The investment objective of the Fund is to maximise total returns over the long term through a combination of income and capital. The Fund will seek to achieve its objective by investing in bond and credit markets worldwide. The Fund invests in a wide range of bonds issued by corporates and governments, from investment grade through to high yield. The Fund invests in developed and emerging markets, with a maximum of 40% of its net assets invested in emerging markets. Investments may be made in "hard" currencies, such as US Dollar, Euro and Sterling, and up to 25% of the net assets of the Fund may be invested in soft currencies, such as those of emerging markets. Where the Fund invests in non-US Dollar assets, the currency exposure of these investments will generally be hedged back to US Dollar. Up to 10% of the Fund's currency exposure may not be hedged, i.e. the Fund may be exposed to the risks of investing in another currency for up to 10% of its assets. The Fund may invest both directly, and through the use of derivatives. The use of derivatives may generate market leverage (i.e. where the Fund takes market exposure in excess of the value of its assets). In addition, the Fund may invest in cash or cash equivalents, such as deposits and Money Market Instruments, for cash management purposes. Within the limits stated above, there are no geographical or economic sector restrictions on the Fund's investments. The Fund has both Hedged and Unhedged share classes available. The Hedged share classes use forward foreign exchange contracts to protect returns in the base currency of the Fund. The fund manager considers environmental, social and governance ("ESG") characteristics of issuers when selecting investments for the Fund.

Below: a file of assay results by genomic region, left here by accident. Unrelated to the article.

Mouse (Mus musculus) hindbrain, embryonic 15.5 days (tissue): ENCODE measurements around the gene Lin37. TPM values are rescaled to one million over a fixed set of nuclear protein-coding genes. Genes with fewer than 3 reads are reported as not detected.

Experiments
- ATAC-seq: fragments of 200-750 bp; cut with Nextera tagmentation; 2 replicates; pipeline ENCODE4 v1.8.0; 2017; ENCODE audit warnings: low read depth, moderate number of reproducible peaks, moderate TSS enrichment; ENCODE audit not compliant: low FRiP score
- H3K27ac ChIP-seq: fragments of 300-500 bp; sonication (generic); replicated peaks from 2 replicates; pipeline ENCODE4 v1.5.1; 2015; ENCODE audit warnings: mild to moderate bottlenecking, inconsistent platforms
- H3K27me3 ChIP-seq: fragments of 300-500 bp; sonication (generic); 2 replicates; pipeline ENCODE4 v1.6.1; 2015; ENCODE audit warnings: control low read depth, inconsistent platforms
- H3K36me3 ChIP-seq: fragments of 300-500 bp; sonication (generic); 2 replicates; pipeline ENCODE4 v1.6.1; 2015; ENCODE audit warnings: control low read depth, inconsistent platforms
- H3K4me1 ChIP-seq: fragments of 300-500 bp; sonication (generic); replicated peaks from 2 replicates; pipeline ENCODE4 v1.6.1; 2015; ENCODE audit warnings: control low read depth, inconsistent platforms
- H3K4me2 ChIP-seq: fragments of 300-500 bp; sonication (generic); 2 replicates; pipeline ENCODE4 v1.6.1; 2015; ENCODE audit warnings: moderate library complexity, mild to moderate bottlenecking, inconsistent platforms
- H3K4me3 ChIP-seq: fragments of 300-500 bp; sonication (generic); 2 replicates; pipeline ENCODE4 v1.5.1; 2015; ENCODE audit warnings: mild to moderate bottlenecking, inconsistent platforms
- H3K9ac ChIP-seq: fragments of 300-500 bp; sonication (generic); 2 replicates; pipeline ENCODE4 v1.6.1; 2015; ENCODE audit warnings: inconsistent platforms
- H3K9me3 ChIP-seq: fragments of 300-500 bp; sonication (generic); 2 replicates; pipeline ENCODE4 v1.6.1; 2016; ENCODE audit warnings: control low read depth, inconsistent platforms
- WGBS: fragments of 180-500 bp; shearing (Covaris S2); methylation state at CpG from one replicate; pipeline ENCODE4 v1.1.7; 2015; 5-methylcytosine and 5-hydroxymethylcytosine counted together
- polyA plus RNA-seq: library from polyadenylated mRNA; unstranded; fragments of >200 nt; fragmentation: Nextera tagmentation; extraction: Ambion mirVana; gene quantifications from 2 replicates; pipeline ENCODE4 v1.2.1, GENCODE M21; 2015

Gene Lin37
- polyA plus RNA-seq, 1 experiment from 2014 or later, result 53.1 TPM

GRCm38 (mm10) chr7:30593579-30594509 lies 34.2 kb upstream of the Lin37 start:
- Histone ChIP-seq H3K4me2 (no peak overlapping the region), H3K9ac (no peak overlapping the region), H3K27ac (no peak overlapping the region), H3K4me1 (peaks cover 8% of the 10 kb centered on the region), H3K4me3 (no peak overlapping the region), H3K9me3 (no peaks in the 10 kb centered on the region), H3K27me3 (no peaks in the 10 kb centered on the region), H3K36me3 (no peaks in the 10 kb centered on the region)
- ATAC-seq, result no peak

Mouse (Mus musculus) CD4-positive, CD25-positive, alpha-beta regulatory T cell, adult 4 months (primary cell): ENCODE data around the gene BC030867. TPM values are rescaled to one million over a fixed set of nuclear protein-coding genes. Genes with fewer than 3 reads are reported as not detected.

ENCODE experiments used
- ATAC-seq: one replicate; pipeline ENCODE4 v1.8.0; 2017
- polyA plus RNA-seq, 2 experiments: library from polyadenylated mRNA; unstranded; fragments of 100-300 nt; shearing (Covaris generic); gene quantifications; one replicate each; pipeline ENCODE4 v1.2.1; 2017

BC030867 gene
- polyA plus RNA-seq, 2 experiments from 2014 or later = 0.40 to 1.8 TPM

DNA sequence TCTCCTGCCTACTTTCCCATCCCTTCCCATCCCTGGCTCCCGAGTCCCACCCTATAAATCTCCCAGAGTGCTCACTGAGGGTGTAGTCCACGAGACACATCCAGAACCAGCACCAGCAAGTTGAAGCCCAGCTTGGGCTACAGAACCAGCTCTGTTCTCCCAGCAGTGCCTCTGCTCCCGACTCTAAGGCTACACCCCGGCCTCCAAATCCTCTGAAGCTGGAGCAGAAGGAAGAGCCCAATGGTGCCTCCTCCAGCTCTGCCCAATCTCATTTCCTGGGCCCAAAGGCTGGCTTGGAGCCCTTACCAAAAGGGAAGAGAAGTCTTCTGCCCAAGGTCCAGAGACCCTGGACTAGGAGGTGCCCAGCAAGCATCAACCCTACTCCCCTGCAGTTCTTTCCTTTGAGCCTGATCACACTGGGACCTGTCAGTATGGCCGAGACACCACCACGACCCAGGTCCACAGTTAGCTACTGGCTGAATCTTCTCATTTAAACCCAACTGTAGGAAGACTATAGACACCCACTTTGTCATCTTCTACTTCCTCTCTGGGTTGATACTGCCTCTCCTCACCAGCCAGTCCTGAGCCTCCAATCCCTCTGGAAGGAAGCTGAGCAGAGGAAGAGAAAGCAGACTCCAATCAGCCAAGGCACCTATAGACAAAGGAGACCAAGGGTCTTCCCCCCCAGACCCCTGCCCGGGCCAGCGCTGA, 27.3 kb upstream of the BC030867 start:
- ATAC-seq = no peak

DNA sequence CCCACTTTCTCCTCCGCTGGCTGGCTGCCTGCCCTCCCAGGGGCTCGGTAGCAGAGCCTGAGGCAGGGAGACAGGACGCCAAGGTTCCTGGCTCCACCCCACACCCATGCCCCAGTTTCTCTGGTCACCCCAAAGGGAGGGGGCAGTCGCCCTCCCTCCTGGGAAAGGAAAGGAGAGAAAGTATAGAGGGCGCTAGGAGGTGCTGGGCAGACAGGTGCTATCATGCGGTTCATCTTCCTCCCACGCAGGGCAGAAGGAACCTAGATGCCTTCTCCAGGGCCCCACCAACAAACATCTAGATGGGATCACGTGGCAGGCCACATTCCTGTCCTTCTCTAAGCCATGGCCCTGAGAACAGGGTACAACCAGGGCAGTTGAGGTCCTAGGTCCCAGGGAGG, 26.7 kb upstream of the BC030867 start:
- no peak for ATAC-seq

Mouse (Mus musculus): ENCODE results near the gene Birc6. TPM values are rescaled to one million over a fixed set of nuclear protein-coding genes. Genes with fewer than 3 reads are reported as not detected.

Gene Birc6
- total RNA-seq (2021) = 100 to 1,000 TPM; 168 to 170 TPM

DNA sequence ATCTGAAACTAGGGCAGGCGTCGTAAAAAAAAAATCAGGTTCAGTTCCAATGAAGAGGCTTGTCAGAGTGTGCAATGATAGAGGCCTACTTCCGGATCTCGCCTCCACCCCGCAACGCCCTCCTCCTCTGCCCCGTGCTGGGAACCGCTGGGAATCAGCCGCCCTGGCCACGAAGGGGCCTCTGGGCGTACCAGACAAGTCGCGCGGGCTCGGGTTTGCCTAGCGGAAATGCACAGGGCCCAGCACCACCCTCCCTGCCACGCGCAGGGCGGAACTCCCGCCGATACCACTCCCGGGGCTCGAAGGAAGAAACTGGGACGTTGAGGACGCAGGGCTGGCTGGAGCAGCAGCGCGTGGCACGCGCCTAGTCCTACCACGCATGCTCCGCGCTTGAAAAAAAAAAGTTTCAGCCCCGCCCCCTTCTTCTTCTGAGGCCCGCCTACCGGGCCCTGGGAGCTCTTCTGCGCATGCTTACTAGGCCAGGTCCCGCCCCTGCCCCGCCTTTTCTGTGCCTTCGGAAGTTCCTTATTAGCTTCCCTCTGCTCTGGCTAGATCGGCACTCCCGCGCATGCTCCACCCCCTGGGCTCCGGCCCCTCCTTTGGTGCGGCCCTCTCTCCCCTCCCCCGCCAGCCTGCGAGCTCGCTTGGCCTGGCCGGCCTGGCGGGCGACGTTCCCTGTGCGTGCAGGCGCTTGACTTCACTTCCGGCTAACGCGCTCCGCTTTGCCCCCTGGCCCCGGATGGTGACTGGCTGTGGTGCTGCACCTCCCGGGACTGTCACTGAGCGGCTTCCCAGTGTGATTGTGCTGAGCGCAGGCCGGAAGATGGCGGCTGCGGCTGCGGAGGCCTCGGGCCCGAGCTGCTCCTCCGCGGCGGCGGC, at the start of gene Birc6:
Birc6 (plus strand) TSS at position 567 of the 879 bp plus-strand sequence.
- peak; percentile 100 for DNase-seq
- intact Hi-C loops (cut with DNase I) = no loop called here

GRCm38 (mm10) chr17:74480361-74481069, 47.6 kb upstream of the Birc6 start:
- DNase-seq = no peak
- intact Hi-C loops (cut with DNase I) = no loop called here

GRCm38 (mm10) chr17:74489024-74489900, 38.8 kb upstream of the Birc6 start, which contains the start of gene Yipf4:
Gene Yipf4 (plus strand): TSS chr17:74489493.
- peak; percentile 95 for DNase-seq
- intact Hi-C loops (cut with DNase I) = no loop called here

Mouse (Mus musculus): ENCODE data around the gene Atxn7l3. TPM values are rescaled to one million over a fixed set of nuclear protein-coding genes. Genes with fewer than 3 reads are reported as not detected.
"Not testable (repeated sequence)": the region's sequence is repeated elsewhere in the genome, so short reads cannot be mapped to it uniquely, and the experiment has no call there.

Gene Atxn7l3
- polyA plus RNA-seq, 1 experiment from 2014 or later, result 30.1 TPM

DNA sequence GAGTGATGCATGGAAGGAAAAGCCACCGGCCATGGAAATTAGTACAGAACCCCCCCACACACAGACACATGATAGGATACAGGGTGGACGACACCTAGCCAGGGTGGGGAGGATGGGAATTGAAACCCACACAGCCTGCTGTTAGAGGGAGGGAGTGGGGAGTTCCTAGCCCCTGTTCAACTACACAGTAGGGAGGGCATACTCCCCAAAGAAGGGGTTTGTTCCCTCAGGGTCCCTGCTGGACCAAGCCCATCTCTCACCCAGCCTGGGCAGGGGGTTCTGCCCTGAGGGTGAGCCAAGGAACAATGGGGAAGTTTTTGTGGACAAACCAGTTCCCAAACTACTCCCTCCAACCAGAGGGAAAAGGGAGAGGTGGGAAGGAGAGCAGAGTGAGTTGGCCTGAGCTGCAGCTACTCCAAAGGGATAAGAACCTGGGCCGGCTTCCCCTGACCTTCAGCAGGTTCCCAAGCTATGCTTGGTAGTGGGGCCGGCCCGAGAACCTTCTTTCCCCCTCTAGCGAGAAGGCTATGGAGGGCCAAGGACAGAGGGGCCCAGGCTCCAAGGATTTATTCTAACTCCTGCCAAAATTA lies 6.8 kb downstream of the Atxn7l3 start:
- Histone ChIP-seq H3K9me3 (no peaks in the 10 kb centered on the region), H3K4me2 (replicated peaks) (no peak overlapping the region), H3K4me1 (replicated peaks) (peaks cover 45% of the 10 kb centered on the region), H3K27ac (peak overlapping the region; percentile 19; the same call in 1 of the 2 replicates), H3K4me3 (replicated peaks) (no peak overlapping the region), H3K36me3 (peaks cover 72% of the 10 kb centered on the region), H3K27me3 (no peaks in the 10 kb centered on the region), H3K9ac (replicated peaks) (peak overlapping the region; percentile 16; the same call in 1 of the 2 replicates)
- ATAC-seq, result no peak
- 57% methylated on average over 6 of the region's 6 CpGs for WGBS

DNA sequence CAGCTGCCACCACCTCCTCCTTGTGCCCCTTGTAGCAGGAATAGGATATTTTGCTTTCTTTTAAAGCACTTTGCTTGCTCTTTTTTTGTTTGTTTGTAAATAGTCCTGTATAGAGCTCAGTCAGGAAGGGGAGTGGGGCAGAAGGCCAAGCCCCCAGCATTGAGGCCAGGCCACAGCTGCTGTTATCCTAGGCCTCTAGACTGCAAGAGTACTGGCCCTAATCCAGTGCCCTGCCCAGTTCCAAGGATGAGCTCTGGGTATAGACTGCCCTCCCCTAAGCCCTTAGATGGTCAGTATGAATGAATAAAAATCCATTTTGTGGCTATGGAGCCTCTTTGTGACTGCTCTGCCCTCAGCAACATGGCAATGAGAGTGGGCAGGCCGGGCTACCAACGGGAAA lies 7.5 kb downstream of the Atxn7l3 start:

5 years or more.